09/07/2024 lewrockwell.com  6min 🇬🇧 #252199

Dr. Sam Bailey - Foundation Inspector Extraordinaire

By  Davis Taylor

July 9, 2024

It's dawning on many that the "science" they were raised to believe is chock full of fairy tales. Recently, when watching a  video by Dr. Sam Bailey, I realized that part of my own family history-concerning my paternal grandfather's ailment-includes some of that fairy tale dust. More on that video later.

My grandfather died when I was a toddler and, growing up, I heard that he was a good man (a husband, father, and mechanic), with a Renaissance man quality, who painted landscape art and built contraptions in his spare time. However, I also heard of the tragic turn his life took when he developed severe ulcers and died at the age of forty-nine, shortly after undergoing a surgery which removed a third of his stomach.

My father always stressed two things about that surgery: the pain my grandfather was in following it; and its unfortunate timing because my father was told years after the surgery, by a doctor, that it had just been proven that ulcers are caused by bacteria and curable by antibiotics. Thus, the reasoning goes, the surgery was avoidable-if only they'd known.

Dr. Barry Marshall is often credited with having proven that the bacterium Helicobacter pylori (H. pylori) causes gastritis and ulcers via an experiment in which he participated. That experiment is the subject of an  article published in 1985 in the Medical Journal of Australia.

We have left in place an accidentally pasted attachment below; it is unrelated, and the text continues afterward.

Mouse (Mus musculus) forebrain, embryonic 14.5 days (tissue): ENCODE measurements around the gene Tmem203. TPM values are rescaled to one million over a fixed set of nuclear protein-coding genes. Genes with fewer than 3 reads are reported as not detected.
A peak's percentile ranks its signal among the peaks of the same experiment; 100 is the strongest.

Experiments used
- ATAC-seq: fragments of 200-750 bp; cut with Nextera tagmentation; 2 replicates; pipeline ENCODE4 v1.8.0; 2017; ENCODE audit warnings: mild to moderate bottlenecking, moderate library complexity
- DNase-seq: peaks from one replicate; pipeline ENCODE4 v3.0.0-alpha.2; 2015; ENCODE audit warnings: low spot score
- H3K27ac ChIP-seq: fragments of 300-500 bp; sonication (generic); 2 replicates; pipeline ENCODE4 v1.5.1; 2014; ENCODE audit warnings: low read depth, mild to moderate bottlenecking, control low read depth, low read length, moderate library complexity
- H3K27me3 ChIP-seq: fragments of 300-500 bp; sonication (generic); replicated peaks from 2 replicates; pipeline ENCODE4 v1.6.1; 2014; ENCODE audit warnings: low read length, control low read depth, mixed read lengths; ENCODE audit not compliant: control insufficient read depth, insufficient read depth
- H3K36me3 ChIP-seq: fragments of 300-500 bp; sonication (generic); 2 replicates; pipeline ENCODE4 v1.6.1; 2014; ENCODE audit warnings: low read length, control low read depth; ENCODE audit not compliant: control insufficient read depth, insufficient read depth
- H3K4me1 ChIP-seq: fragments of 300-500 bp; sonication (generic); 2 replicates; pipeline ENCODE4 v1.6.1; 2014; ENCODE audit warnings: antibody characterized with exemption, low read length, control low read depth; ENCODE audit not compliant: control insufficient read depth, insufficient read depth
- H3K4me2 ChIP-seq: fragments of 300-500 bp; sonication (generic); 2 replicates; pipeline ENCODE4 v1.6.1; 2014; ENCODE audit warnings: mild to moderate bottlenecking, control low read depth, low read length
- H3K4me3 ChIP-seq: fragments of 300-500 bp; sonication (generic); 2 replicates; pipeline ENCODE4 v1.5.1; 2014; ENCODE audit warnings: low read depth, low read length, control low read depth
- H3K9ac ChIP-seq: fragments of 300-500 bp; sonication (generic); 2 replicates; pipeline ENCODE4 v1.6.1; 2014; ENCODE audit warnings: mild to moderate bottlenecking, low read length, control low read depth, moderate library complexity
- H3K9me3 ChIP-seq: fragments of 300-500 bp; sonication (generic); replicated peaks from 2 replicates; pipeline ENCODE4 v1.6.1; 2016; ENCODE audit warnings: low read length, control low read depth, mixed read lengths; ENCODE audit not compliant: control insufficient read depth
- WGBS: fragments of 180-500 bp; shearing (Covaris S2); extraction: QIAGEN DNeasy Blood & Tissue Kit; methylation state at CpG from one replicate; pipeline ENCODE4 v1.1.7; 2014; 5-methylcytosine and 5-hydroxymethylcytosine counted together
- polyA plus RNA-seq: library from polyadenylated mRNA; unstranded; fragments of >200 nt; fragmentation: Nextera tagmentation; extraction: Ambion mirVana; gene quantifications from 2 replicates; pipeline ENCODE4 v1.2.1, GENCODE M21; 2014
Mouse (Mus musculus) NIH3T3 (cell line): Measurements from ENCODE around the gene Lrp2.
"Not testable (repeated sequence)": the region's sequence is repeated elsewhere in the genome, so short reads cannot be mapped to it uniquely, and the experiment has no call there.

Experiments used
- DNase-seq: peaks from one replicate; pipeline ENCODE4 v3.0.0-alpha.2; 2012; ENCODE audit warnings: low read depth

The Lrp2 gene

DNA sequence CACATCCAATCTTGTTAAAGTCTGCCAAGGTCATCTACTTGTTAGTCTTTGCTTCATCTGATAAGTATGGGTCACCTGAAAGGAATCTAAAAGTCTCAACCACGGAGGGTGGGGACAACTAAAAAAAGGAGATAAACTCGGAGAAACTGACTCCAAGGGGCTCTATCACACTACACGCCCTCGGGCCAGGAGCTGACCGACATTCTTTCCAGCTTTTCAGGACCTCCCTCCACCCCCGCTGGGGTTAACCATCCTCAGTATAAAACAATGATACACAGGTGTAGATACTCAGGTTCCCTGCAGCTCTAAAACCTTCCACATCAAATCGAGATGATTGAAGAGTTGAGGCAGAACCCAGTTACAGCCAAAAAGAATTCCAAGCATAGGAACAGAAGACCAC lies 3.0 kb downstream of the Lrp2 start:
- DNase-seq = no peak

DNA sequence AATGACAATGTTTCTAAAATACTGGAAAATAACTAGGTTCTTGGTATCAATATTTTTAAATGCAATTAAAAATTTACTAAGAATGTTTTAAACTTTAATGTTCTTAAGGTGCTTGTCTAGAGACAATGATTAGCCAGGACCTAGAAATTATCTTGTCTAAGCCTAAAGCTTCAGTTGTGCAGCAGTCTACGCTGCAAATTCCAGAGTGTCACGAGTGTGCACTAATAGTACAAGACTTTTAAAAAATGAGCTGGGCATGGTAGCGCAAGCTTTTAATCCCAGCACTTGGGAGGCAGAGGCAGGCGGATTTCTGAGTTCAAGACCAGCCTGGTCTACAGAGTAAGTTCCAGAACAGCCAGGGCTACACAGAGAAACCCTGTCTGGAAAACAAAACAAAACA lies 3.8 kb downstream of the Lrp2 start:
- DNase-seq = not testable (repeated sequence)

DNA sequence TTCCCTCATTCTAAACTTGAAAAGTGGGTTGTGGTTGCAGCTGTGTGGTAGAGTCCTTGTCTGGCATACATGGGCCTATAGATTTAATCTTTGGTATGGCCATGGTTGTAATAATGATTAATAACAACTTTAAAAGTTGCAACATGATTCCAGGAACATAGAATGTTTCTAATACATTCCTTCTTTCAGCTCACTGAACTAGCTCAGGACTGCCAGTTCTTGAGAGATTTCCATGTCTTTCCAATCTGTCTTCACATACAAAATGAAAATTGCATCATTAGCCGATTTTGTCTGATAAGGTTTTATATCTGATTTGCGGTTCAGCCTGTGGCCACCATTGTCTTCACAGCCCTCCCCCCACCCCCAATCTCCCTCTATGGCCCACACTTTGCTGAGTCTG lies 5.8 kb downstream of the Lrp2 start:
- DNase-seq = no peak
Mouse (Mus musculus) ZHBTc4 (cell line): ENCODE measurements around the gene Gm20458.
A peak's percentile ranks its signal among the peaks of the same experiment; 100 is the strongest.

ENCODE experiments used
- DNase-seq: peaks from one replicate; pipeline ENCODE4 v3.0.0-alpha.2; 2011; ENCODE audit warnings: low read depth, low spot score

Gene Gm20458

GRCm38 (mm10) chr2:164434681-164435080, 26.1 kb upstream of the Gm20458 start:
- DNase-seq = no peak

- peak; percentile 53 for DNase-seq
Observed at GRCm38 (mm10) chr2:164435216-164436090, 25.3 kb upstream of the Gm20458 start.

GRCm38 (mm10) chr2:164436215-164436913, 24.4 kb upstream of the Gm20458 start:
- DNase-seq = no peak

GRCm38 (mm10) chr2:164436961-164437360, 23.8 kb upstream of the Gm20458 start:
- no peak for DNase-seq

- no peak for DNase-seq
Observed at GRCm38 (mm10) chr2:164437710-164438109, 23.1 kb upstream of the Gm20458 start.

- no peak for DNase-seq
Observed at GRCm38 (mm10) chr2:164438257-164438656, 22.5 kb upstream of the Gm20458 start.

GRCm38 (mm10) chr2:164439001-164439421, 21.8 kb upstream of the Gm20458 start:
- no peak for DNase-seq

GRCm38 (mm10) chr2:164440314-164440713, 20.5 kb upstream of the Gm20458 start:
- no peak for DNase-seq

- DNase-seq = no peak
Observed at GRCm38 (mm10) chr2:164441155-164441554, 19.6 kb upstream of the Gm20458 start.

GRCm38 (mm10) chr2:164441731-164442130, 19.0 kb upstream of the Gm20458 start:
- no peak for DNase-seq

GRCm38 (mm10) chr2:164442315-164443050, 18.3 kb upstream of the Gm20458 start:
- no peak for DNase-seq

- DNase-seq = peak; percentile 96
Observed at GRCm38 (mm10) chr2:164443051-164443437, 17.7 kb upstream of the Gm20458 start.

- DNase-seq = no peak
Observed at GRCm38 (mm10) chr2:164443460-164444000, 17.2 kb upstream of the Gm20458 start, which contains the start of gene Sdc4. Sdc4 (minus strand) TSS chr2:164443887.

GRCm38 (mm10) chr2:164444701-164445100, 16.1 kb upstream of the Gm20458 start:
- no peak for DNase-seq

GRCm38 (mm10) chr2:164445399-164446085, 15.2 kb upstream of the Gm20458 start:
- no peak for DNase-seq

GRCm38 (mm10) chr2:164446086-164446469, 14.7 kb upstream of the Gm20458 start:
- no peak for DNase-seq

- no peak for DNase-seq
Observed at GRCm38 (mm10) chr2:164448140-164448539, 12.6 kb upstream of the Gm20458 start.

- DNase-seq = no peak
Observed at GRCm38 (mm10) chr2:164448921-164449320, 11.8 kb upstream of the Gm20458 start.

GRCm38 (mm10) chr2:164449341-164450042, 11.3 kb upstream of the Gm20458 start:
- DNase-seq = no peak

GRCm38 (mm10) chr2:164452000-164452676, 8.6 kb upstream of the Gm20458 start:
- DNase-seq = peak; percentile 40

It turns out that  Dr. Sam Bailey has reviewed Dr. Marshall's so-called seminal  experiment and found it to be "peppered with pseudoscience methodologies." In her video entitled, " Can you Catch Stomach Ulcers", she walks us through the 1985 article discussing the experiment. Her analysis illustrates why the public should scrutinize all scientific studies that impact their lives, including those used by politicians to justify public policy, rather than simply relying on what they're told about them.

In her video, Dr. Bailey notes the following things about the experiment.

  • As part of the experiment, Dr. Marshall intentionally consumed a concoction said to contain H. pylori (then called Campylobacter pylori).
  • The experiment lacked an adequate sample size, as Dr. Marshall was its sole subject.
  • The experiment lacked a control group.
  • Dr. Marshall altered the natural environment of his stomach at the onset of the experiment because three hours before consuming the three-day old concoction reportedly containing H. pylori, he took a drug to suppress the hydrochloric acid in his stomach.
  • Following ingestion of the concoction, Dr. Marshall self-reported having an upset stomach.
  • On the 10th day following ingestion of the concoction, a gastroscopy was performed on Dr. Marshall which found inflammatory changes in his stomach lining and the presence of H. pylori in biopsies.
  • On the 14th day following ingestion of the concoction, another gastroscopy was performed on Dr. Marshall, which found no H. pylori and that his stomach lining inflammation was resolved. Also on that day, Dr. Marshall began taking a course of antibiotics, which he continued for a week, and he reportedly felt completely back to normal within one day of beginning the antibiotics.